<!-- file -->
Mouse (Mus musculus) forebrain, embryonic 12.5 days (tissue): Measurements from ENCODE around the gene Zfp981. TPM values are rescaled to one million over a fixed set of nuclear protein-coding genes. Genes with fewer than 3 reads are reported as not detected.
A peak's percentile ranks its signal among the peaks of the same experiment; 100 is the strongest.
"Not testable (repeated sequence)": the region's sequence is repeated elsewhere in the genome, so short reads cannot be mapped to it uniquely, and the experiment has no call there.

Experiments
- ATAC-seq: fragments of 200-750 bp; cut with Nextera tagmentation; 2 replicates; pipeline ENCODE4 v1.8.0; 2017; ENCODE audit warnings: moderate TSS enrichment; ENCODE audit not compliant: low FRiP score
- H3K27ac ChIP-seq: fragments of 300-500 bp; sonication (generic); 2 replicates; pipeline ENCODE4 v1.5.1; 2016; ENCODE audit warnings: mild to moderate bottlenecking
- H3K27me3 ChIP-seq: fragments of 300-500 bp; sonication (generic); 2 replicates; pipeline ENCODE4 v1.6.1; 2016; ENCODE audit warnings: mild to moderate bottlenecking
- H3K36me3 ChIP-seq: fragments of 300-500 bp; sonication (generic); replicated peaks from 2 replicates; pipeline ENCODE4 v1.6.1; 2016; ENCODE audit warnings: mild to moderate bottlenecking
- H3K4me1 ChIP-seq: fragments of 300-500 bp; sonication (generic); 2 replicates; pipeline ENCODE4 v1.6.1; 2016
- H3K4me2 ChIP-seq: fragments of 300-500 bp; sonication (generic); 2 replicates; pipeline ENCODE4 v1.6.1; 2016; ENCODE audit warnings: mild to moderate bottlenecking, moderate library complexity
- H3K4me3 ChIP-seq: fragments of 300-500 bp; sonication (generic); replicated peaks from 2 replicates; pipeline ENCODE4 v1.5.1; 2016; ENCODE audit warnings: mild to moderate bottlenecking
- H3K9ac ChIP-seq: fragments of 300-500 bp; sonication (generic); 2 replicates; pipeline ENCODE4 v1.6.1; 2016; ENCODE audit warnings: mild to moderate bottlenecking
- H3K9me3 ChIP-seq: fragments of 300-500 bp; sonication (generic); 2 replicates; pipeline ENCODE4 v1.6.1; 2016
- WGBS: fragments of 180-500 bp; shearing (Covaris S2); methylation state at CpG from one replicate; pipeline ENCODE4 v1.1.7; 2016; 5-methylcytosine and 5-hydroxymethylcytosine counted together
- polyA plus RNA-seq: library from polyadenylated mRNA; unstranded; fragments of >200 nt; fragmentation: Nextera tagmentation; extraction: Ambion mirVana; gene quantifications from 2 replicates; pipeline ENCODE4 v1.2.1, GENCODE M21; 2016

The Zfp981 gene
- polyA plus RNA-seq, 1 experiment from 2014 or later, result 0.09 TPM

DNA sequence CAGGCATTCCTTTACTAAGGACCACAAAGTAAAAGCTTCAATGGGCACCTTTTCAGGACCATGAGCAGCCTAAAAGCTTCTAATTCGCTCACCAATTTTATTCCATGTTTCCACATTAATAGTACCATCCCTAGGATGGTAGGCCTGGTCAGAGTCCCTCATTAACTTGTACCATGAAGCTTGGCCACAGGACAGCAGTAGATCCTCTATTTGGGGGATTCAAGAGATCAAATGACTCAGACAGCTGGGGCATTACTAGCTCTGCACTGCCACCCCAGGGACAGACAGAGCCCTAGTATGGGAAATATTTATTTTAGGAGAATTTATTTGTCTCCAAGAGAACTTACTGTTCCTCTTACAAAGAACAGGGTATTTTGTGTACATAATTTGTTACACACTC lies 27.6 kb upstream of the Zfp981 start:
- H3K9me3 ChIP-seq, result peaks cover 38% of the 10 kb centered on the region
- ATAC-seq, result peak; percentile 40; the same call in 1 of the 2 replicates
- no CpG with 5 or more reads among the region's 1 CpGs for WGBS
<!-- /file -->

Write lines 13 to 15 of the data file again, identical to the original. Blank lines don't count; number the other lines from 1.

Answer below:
- H3K9me3 ChIP-seq: fragments of 300-500 bp; sonication (generic); 2 replicates; pipeline ENCODE4 v1.6.1; 2016
- WGBS: fragments of 180-500 bp; shearing (Covaris S2); methylation state at CpG from one replicate; pipeline ENCODE4 v1.1.7; 2016; 5-methylcytosine and 5-hydroxymethylcytosine counted together
- polyA plus RNA-seq: library from polyadenylated mRNA; unstranded; fragments of >200 nt; fragmentation: Nextera tagmentation; extraction: Ambion mirVana; gene quantifications from 2 replicates; pipeline ENCODE4 v1.2.1, GENCODE M21; 2016